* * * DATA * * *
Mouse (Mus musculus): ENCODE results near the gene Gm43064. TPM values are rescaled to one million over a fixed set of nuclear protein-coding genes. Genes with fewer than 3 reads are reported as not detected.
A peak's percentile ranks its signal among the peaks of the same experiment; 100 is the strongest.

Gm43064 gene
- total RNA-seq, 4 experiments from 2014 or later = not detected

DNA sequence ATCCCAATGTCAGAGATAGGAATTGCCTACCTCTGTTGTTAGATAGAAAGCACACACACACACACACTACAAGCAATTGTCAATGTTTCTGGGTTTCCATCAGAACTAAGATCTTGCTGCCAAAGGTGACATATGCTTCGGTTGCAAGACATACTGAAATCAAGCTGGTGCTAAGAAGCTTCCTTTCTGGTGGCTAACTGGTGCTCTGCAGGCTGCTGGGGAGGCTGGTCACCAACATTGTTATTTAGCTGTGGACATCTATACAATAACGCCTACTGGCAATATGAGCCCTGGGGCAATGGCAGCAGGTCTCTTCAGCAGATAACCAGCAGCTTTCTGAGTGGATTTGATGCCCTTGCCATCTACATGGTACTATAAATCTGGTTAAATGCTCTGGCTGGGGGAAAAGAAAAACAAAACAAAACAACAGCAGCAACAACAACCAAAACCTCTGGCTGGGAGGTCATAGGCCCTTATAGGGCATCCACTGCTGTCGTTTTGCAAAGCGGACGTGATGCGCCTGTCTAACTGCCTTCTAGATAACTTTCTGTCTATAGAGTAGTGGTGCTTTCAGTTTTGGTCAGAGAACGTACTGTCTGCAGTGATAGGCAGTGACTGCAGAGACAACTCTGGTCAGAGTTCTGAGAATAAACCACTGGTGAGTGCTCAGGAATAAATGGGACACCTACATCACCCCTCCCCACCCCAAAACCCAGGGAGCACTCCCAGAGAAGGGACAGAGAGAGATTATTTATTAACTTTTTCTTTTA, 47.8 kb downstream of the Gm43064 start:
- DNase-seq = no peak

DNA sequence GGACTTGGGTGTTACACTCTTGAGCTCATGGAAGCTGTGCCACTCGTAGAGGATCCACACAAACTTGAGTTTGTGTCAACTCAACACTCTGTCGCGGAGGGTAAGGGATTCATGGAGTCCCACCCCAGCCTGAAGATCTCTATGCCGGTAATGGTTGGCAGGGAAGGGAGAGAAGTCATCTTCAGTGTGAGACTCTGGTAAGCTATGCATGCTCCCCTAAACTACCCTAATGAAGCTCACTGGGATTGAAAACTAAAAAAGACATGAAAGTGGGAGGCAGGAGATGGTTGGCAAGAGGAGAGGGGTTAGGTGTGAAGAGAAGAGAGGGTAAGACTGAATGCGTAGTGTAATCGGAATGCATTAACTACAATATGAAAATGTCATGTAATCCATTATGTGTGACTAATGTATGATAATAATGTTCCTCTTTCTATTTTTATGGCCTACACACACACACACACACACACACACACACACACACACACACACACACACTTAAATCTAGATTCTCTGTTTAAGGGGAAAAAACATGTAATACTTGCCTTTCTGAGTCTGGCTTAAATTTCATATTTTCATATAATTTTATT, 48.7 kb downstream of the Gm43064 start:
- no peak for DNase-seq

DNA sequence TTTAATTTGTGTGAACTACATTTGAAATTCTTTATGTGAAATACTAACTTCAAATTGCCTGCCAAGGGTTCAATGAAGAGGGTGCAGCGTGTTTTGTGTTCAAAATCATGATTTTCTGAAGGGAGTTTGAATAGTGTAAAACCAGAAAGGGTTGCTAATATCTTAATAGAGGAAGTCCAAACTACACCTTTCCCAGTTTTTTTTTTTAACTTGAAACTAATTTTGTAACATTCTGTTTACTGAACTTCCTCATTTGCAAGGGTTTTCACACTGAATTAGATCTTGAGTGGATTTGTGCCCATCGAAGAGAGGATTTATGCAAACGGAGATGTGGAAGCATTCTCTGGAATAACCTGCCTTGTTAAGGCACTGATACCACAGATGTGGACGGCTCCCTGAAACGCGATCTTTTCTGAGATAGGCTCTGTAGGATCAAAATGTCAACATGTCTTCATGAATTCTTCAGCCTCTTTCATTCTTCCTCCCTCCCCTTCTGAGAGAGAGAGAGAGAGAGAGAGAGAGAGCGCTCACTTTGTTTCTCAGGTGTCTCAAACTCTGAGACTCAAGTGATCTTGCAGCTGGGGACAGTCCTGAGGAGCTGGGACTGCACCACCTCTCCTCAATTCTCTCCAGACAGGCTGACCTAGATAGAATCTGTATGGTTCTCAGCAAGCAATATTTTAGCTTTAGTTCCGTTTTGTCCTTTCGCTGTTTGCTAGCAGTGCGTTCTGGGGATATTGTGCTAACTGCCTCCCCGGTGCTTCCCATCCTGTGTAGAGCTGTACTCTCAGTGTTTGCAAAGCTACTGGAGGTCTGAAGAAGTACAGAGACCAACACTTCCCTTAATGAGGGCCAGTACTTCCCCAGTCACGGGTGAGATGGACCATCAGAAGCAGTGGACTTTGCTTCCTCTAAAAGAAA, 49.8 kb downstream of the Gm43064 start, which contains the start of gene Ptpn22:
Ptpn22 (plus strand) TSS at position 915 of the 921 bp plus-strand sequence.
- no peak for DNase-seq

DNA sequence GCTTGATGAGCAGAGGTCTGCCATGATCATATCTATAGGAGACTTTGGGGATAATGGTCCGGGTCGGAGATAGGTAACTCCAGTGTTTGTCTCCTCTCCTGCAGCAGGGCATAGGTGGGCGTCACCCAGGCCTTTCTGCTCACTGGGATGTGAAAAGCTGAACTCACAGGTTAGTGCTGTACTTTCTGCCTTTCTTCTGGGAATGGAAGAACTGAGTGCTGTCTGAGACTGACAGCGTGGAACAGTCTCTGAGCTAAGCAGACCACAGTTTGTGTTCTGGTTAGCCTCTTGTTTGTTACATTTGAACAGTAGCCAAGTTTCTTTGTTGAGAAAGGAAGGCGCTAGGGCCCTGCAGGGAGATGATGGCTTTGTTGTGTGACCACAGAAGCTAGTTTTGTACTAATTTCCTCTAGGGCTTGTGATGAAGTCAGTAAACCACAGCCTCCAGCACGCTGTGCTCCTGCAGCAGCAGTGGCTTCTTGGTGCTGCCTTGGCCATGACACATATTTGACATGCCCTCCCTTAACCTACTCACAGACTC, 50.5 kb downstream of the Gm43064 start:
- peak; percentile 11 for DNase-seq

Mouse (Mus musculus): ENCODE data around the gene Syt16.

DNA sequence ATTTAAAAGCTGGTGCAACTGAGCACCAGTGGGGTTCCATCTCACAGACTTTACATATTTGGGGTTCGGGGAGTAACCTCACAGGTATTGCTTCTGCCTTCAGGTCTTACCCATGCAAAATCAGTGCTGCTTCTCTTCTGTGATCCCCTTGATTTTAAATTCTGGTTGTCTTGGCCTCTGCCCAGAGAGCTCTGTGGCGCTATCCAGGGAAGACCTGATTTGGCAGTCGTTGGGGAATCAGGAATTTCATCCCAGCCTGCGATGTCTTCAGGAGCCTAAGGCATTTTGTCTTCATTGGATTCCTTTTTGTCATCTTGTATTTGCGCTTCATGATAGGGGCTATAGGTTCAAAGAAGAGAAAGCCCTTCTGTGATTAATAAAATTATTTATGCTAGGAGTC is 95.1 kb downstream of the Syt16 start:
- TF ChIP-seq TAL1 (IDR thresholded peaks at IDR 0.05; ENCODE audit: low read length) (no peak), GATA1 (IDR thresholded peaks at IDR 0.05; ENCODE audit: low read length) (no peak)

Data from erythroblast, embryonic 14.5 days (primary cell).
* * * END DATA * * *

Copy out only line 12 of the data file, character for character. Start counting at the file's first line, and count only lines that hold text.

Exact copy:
DNA sequence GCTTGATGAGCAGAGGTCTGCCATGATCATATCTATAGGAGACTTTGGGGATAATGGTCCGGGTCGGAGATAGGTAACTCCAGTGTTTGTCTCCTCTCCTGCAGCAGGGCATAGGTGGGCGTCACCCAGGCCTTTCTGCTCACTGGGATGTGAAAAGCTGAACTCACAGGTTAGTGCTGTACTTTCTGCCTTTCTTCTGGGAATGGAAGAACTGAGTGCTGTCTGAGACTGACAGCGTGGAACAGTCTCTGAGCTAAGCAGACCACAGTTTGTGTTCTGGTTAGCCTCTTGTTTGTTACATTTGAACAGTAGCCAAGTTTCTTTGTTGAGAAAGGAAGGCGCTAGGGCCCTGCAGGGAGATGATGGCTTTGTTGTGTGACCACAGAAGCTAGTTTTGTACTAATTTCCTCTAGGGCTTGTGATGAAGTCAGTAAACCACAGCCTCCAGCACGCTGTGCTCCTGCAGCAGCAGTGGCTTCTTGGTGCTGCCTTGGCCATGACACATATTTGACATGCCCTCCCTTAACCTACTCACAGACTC, 50.5 kb downstream of the Gm43064 start: